Antoine Fuqua’s Olympus Has Fallen spends its first act establishing a flimsy emotional groundwork before gleefully taking a sledgehammer to it just seconds into act two. Former secret service agent Mike Banning (Gerard Butler), sequestered in a desk job with the Treasury Department six months after narrowly saving President Benjamin Asher (Aaron Eckhart) at the expense of First Lady Margaret Asher (Ashley Judd), glances out of his window to see a full-scale White House siege in process, taking it as a call to arms and a return to action despite his exile. Everything up until this point—from the maudlin tragedy which opens the film to the prosaic exposition which follows—has closely followed Fuqua’s house style, a particular brand of “gritty” self-seriousness is well-suited to thriller material this beige, and the action to come seems ready to merely follow the expected motions. But then the film suddenly pivots: A 15-minute blitzkrieg on the White House lawn, in which ostensible tourists become terrorists and garbage trucks transform into impromptu assault vehicles, takes the action from sober efficiency to an almost gonzo blockbuster spectacle, loaded with the sort of exaggeratedly stylized gunplay one expects from an early John Woo movie. It’s not quite parodic (it stops short of the cartoon physics and noir-riffing zingers of last year’s widely underrated Lockout), but it nevertheless becomes, from this point forward, a refreshingly self-aware genre exercise, embellishing its exploitative qualities and mostly discarding the rest.
This gently mocking impulse is never more apparent than when the action enters the locked-down White House and Butler, clearly in on the joke, fully adopts the John McClane persona on which his character is obviously based. Olympus Has Fallen is the rare case of a film which succeeds simply by virtue of tracing the outline of a better movie: Of the great many films since 1988 to follow the reliable “Die Hard on a ____” template, from Speed to Under Siege, Olympus Has Fallen embraces it the most wholly, lifting not only the fundamentals of the premise (terrorists seize a valuable building with hostages, unaware that the quintessential One Man Who Can Stop Them is on the premises), but even specific sequences from the source material. Some minor references seem like distant echoes of a work whose presence is deeply embedded in the genre’s canon; others are bought up wholesale and delivered with a wink. The most blatant citation, and perhaps not coincidentally the highlight of the film, finds Butler’s lone gunman sardonically trading barbs with terrorist leader Kang (Rick Yune) over two-way radio, and it practically plays out as an outright reenactment of one of Die Hard’s most iconic scenes—though here the hero has a different catchphrase with which to sign off: “Let’s play a game of Fuck Off. You go first.”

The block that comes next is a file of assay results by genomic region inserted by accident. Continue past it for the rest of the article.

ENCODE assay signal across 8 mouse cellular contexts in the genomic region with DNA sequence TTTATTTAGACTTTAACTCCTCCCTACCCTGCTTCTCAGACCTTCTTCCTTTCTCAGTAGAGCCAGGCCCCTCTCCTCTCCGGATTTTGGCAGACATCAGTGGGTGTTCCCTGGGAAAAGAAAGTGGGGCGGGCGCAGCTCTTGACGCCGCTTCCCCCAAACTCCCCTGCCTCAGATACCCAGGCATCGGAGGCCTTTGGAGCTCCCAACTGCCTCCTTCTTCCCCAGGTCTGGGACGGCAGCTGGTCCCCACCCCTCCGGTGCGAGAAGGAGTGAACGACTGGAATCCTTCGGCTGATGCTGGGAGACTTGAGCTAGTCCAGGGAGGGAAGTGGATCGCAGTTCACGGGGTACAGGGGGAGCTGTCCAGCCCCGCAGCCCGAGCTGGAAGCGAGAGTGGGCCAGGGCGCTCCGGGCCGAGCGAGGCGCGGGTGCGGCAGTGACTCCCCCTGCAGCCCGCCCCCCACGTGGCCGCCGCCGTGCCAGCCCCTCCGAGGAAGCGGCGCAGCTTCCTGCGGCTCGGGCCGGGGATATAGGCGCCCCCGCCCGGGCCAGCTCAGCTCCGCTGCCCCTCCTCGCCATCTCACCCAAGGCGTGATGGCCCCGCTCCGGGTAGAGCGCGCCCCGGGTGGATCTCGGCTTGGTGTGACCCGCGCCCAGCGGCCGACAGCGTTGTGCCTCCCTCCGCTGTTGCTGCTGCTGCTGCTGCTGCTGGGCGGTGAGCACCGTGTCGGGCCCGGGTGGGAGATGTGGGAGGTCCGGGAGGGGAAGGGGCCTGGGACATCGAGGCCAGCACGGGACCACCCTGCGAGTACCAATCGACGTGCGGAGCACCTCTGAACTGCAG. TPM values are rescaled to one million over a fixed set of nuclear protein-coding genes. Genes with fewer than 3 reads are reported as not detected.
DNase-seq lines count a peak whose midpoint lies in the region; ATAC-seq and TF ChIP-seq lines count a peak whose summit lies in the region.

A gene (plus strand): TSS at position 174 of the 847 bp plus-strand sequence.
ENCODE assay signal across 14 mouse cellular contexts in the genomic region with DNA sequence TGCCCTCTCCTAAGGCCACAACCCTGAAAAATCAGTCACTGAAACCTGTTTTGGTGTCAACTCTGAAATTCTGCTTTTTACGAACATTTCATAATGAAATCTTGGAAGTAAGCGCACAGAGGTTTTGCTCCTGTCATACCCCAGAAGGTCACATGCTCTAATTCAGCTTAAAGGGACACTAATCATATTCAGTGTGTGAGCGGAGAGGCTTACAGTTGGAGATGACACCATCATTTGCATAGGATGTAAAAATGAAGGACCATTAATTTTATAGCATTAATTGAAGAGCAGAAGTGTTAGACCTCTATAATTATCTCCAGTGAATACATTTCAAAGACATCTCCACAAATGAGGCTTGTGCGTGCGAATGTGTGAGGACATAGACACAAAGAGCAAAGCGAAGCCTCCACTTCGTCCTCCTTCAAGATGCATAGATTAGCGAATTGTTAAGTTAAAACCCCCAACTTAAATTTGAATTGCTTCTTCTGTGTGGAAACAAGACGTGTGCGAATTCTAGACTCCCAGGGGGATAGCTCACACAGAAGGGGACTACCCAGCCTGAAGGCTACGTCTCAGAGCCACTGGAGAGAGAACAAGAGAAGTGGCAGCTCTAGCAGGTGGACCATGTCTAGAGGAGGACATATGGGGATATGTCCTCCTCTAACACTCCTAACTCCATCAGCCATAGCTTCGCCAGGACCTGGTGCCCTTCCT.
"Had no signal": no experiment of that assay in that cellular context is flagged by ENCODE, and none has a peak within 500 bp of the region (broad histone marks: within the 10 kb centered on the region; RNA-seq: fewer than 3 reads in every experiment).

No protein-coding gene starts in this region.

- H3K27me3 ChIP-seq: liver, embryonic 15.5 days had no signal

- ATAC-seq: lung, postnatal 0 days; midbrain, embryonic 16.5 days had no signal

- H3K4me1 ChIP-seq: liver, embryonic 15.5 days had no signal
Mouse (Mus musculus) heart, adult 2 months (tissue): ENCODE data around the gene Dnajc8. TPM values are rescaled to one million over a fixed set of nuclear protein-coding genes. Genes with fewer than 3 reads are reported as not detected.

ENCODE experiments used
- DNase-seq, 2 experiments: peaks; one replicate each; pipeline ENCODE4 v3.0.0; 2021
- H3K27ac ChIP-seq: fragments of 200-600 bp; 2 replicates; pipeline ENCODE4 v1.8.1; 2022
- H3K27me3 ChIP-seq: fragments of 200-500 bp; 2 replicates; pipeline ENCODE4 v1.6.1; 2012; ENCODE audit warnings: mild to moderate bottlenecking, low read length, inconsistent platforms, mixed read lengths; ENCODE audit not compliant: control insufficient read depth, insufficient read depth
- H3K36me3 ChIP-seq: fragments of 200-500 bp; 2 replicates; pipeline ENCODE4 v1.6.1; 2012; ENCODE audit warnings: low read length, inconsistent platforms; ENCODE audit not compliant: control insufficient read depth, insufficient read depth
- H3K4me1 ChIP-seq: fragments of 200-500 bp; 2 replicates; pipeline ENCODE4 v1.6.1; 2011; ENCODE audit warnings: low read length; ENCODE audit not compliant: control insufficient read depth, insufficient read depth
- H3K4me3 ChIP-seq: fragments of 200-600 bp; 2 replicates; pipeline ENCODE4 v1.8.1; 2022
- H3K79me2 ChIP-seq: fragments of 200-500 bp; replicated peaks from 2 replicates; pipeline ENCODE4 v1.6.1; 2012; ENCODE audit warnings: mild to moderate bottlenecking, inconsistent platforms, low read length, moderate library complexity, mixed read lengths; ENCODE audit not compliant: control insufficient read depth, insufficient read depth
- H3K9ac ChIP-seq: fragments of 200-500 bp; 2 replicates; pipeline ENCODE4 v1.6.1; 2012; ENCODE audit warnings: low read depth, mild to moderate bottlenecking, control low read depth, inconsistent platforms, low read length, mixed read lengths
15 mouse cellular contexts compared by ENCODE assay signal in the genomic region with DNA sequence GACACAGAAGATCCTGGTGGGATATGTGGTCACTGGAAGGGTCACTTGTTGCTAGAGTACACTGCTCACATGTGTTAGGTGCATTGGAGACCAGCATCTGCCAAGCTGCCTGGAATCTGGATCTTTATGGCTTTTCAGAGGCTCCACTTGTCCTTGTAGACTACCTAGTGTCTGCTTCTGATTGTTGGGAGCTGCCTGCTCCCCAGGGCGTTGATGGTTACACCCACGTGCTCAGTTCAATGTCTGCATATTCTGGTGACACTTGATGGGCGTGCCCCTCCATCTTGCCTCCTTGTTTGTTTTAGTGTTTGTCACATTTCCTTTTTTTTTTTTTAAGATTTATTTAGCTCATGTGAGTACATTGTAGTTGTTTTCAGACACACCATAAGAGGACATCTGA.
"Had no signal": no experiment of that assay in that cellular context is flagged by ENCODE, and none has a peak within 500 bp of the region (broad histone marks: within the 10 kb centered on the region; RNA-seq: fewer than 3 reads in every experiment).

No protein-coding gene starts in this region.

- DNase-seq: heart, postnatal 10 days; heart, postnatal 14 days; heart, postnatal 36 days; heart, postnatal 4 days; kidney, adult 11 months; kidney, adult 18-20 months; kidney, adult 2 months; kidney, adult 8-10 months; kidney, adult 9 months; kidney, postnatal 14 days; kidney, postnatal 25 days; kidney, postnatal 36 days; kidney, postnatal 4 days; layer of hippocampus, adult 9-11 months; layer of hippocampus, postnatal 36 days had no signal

Amusing one-liners and lightly comic touches abound, and Olympus Has Fallen, certainly aware of their appeal, happily luxuriates in their self-styled inanity. Morgan Freeman and Robert Forster, playing presidential stand-ins in a Dr. Strangelove-esque War Room, ham it up grandly while barking out important-sounding orders, with Forster in particular making splendid use of the script’s many instances of “fuck.” Told at one memorable juncture by Butler that “this ain’t gonna be a cakewalk” because “these sonuvabitches are fuckin’ tough,” Forster explains that he has “the fuckin’ toughest guys in the world,” a great action-flick exchange typical of the film’s idea of dialogue.
In cases like this, simply recognizing the ridiculousness inherent in the genre and exaggerating that quality rather than attempting to suppress it elevates the film above the bulk of its dour and wholly self-serious contemporaries—including literally every one of Fuqua’s earlier films, whose urban grit lacked even a whiff of levity or self-awareness—and it makes Olympus Has Fallen, oddly enough, truer to the spirit of the original Die Hard than any of the official sequels. Part of the appeal of the formula has always been watching a kind of looseness of action and comedy within a dramatic system that’s tightly controlled, and the later Die Hard films tend to fail when they rely too heavily on one side of that equation, feeling overdetermined when they should feel casual and seeming to meander when they should be taut. It’s a tricky balance that Olympus Has Fallen somehow stumbles into getting right.